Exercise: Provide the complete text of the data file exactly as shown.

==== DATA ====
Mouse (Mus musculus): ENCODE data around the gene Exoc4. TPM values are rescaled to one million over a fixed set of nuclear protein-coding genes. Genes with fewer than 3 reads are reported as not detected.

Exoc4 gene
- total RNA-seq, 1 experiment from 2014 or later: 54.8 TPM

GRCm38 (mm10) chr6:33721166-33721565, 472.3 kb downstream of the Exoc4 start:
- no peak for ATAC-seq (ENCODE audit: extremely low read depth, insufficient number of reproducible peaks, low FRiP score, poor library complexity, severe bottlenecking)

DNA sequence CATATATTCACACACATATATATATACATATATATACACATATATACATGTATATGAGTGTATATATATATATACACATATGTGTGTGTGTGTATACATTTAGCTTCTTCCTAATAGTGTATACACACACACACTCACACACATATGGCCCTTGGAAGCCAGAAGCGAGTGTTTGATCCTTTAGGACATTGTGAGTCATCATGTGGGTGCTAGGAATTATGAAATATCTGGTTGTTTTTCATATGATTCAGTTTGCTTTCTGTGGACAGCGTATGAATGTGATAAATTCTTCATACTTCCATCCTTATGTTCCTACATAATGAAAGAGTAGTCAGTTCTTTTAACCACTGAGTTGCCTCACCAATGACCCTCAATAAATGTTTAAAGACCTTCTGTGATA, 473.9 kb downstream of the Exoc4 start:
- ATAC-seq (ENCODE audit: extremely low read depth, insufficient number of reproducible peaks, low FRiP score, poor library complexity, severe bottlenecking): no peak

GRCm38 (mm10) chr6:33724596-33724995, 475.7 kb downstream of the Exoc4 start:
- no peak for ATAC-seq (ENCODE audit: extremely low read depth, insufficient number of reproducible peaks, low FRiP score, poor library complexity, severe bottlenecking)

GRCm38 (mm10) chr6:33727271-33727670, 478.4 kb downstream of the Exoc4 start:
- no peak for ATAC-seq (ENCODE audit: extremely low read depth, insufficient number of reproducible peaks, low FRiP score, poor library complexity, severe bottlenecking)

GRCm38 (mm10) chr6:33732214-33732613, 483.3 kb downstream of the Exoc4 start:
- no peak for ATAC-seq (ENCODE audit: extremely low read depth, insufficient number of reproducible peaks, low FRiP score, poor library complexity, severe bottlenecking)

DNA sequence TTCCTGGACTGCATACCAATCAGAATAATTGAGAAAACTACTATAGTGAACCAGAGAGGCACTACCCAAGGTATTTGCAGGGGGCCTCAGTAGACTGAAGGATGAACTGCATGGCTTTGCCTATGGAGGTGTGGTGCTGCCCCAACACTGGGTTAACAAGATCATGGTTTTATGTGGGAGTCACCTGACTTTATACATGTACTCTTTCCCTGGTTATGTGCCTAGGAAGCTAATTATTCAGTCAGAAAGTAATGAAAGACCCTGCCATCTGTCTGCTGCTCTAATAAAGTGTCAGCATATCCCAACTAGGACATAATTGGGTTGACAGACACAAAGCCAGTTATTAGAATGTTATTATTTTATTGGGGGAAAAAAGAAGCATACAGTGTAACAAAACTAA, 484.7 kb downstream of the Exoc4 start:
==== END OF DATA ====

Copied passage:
Mouse (Mus musculus): ENCODE data around the gene Exoc4. TPM values are rescaled to one million over a fixed set of nuclear protein-coding genes. Genes with fewer than 3 reads are reported as not detected.

Exoc4 gene
- total RNA-seq, 1 experiment from 2014 or later: 54.8 TPM

GRCm38 (mm10) chr6:33721166-33721565, 472.3 kb downstream of the Exoc4 start:
- no peak for ATAC-seq (ENCODE audit: extremely low read depth, insufficient number of reproducible peaks, low FRiP score, poor library complexity, severe bottlenecking)

DNA sequence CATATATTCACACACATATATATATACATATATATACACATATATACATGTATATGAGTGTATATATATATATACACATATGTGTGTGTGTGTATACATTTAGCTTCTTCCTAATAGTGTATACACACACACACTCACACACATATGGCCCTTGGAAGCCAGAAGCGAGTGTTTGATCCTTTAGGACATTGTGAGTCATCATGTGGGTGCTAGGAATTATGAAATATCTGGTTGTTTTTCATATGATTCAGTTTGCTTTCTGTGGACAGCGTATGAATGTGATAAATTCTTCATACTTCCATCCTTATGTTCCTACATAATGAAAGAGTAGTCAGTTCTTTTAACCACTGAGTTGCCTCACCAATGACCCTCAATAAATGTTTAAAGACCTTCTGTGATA, 473.9 kb downstream of the Exoc4 start:
- ATAC-seq (ENCODE audit: extremely low read depth, insufficient number of reproducible peaks, low FRiP score, poor library complexity, severe bottlenecking): no peak

GRCm38 (mm10) chr6:33724596-33724995, 475.7 kb downstream of the Exoc4 start:
- no peak for ATAC-seq (ENCODE audit: extremely low read depth, insufficient number of reproducible peaks, low FRiP score, poor library complexity, severe bottlenecking)

GRCm38 (mm10) chr6:33727271-33727670, 478.4 kb downstream of the Exoc4 start:
- no peak for ATAC-seq (ENCODE audit: extremely low read depth, insufficient number of reproducible peaks, low FRiP score, poor library complexity, severe bottlenecking)

GRCm38 (mm10) chr6:33732214-33732613, 483.3 kb downstream of the Exoc4 start:
- no peak for ATAC-seq (ENCODE audit: extremely low read depth, insufficient number of reproducible peaks, low FRiP score, poor library complexity, severe bottlenecking)

DNA sequence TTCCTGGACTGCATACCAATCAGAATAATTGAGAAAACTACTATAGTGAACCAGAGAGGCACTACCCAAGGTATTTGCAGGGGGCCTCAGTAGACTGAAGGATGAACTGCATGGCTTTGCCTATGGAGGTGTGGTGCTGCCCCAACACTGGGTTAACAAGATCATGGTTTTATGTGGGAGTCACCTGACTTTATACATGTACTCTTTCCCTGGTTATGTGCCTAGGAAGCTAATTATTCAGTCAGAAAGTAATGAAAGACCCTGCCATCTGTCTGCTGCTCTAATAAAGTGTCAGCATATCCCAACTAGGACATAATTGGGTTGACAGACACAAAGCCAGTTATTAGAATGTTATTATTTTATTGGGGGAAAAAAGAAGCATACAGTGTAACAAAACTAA, 484.7 kb downstream of the Exoc4 start: